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    1. Oh, me, too, but I just want them to know what I know! And I love the "moment of redemption" for antagonists--you never know when you might need him/her again!

      Thanks for coming by, Nan!

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  5. I'm in it right now--and obviously here practicing the avoidance technique. My word count is about 80 percent of what it should be and I've reached THE END. I've done the quick read, and realized how many logical potholes remain in the late middle. That's both good and bad. I know how to get my word count up--but I have to write the parts that didn't rush into my head in the first draft. One word at a time.

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    1. This is a part that tends to go easier for me, so I'll wish that easy on you, Chris. First drafts are so slow for me and I like the speed of followups!

      Thanks for coming over.

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  6. The beginning is actually my 'muddle' - when I'm still trying to figure out the exact goals and motivations of the main characters and trying to get them to show through...Once I'm through that part, the rest is...well, not cake, but a LOT easier!

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    1. You have such an organized mind! I so envy that, but think it's too late for me. Thanks for stopping by, Kristi.

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  7. LOL. Muddle? I love that.
    hmmm....I guess it's the end that usually gets me. I have a hard time wrapping it all up, I guess. hmmmm....

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    1. Ends are sudden, and I think sometimes we complicate them too much in an effort to get all the loose ends tied up.

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  8. I'm with D--I think my muddle is the ending. I think because I'm pretty much a pantser and don't always know how it's going to end--so I get 3/4 of the way through and I'm in a panic because I'm running out of word count and still have to figure out my end.

    But I definitely have little muddles all the way through.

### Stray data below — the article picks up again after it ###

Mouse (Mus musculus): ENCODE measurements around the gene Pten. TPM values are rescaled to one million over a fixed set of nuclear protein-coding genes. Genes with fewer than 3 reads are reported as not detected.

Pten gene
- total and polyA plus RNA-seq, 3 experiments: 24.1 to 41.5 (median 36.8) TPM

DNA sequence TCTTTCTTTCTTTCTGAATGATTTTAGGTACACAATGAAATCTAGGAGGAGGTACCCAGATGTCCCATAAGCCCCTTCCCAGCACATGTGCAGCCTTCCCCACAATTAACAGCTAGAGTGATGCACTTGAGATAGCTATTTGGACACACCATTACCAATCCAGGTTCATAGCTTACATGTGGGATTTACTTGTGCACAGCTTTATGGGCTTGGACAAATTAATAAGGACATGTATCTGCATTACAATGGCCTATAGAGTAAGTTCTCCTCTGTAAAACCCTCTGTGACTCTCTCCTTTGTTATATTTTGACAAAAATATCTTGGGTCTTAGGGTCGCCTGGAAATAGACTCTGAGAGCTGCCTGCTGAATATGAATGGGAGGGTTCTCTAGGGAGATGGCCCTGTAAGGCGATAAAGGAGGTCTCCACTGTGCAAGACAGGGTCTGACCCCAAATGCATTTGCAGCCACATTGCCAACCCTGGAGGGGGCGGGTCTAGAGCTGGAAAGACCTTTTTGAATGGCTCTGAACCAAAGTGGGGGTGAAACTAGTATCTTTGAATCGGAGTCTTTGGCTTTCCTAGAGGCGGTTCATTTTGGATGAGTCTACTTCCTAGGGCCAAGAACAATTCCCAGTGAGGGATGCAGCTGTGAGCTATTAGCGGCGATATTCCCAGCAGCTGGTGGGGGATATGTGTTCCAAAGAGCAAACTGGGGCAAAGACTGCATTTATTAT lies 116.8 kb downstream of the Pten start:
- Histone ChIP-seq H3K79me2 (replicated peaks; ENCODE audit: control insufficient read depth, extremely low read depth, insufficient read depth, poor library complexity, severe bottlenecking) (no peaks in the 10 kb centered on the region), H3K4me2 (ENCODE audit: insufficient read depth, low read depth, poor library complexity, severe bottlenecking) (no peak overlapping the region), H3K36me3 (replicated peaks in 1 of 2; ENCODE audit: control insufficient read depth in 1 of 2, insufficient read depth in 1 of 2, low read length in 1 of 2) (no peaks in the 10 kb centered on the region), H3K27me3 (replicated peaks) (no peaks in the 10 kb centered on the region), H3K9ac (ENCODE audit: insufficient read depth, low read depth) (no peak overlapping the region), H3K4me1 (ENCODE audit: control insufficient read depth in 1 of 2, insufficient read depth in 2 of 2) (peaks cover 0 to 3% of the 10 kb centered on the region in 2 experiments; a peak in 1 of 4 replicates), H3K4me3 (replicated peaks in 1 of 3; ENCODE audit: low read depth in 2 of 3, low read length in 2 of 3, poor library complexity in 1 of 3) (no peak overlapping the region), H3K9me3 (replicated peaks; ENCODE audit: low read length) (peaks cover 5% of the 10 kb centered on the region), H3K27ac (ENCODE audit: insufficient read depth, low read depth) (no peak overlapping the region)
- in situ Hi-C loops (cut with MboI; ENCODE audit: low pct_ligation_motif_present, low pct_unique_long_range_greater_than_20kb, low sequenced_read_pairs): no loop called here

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    1. In all honesty, I do, too, so now I'm seeing strings of little mud puddles... Thanks, Margie! :-)

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  9. I had a wry smile while reading this post. My muddle usually comes about three-quarters of the way through the book. I just keep writing, taking comfort in the fact I'll have words to play with once I'm done. Just do it! Is my motto :)

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    1. Wow, Shelley, I think that's a good place to have one!

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  10. Uh, can the whole process be a muddle? I have no particular problem with any type of scene, but I'm not a plotter. I've learned that when I have writer's block, it's actually a plot problem in disguise that I need to go back and fix. And the most important thing to do is keep working and revising. Whenever I'm in the middle of a difficult MS, the lure to quit and try something else is almost overwhelming, but I've learned that every manuscript is going to present challenges and I won't get anywhere unless I push through them.

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    1. Good for you, Linda. I have too many UFOs (unfinished objects, to segue over to sewing terms)because I haven't persevered.

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  11. LOL, Liz! Although I go over and over each new manuscript, I always end up with something I just didn't see that my editor catches. Of course, I always think, how didn't I see that!

    My editor is a prize I never take for granted. And I've committed all of the above at one time or another. lol

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  12. I always hit a wall at chapter 5. Haven't figured out why yet. Love scenes? About a week.

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    1. I'm glad to know I'm not the only one who takes quite a bit of time with love scenes!

      I used to hit my wall at Chapter 6, every time, but that changed somewhere along the line.

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  13. I want to change things every single time I read a ms even after it's meant to be the final final draft. When my editor very supportively told me more 'sex'/ sensuality was needed I thought...okay...and started all over again. Wouldn't it be nice to get it right first time?

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    1. Yes, it would. But if I actually do get edits back for the first go-through and they're light, I wonder if the editor has caught everything!